Chapter 1: The Role of Accounting
Information in Ethical Management
QUESTIONS TO CONSIDER IN CHAPTER ONE
1) How do uncertainties and biases affect the quality of decisions?
2) What types of decisions do managers make for an organization?
3) What is the role of accounting information in management decision-making?
4) How can managers make higher-quality decisions?
5) What information is relevant for decision-making?
6) What is ethical decision-making, and why is it important?
Q1: How do uncertaintiesand biasesaffect the quality of decisions?
UNCERTAINTIES, BIASES, AND MANAGEMENT DECISION QUALITY
- Uncertainties are issues and information about which we have doubt. For example: the
exact level of future sales for a product is uncertain. (unable to assume the company’s
future and performance)
- Therefore it is difficult to attain an exact response to the performance of a business, which
hinders one from substantially making the correct decisions
- Personal example: This course seems to be extremely difficult, the chances of me
achieving an overall grade of 75% in the course is uncertain
- Biases are preconceived notions adopted without careful thought. For example: a manager
who dislikes change might automatically reject a proposal that would alter operations and
improve efficiency. (Making decisions based on preference, or past experience which
have ultimately influence your perception on certain situations)
- Thus, biases often lead individuals to make poor decisions, since they base their decisions
on personal preference or past experience, disregarding the ethical decision.
- Biases cause decision makers to ignore weaknesses in their preferred course of action
which prevents them from exploring alternatives.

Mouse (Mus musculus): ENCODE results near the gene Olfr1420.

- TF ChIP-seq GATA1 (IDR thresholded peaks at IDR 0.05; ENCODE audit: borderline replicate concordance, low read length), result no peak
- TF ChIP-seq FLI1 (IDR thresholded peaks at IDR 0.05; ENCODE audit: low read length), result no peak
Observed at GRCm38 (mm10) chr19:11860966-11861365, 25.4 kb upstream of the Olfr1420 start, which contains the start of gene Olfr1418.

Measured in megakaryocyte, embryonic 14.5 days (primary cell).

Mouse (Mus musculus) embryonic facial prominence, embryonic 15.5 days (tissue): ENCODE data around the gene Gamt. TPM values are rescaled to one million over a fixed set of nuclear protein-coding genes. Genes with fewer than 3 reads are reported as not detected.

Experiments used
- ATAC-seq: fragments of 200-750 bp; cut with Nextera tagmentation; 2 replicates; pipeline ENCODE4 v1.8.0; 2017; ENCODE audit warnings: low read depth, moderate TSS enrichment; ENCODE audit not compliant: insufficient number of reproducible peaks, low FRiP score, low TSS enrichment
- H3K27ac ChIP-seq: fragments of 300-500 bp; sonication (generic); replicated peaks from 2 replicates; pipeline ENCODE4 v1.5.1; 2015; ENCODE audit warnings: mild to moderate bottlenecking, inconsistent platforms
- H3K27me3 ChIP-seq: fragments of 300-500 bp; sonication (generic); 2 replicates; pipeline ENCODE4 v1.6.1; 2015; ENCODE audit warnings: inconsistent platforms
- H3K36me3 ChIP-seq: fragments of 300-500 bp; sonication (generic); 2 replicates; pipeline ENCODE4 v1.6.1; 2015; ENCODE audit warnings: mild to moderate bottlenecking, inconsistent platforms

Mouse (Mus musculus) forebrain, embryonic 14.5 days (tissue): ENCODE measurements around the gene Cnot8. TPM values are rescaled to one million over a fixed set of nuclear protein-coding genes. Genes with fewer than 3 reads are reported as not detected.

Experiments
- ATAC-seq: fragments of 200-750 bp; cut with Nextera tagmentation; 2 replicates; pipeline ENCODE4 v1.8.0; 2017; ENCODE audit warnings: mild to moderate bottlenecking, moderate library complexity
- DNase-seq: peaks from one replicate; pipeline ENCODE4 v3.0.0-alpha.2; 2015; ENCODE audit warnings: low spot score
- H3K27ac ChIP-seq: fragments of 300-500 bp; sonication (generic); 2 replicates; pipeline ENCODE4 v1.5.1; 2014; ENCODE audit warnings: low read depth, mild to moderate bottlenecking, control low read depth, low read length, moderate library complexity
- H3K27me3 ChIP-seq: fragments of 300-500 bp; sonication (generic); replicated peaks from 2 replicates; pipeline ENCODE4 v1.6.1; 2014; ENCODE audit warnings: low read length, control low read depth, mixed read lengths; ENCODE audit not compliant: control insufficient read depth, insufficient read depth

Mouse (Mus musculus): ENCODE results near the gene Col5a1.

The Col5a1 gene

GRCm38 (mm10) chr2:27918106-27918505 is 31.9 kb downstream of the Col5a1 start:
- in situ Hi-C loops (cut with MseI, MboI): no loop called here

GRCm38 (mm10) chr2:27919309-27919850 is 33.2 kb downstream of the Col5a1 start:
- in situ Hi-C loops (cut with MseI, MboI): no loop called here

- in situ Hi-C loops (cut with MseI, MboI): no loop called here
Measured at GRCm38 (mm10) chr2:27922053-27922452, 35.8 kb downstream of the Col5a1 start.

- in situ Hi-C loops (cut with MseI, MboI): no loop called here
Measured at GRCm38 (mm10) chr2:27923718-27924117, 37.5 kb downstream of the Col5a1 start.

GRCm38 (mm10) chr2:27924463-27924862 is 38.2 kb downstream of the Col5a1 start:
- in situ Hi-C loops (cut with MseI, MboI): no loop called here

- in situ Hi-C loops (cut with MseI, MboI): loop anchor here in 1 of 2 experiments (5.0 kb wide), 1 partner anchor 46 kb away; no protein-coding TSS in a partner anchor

- Decision Quality refers to the characteristic of a decision that affects the likelihood of
achieving a positive outcome.
- Uncertainty and biases reduce the quality of decisions made
- Ideally, the higher the quality of a decision, the more positive outcomes since they involve
less uncertainty, and decision makers are less biased.
- Although certainties cannot be eliminated, managers can make higher-quality decisions
by acknowledging and more thoroughly addressing uncertainties
Q2: What typesof decisionsdo managersmake for an organization?
www.notesolution.com MANAGEMENT DECISION-MAKING
Organizational Vision Core purpose and ideology of the organization
- An organizations ideal goal for the future to become more successful
- Guides the organization’s overall direction towards its stakeholder groups
- Creates value for stakeholders examples: owners (for profit), donors (not for profit),
constituents (governmental), employees, customers/clients, suppliers, community, society,
- When employees understand the organizational vision and work collectively to achieve it,
that’s when organization’s success increases
- ***A vision statement is a theoretical description of what the organization should
- In addition some managers publish codes of conduct or statements describing the
organization’s social or environment responsibilities
- For instance, Cara the owner of well known restaurants such as Swiss Chalet, Harvey’s,
Kelsey’s, Montana’s, Milestone’s, etc, contains an organizational vision “to be Canada’s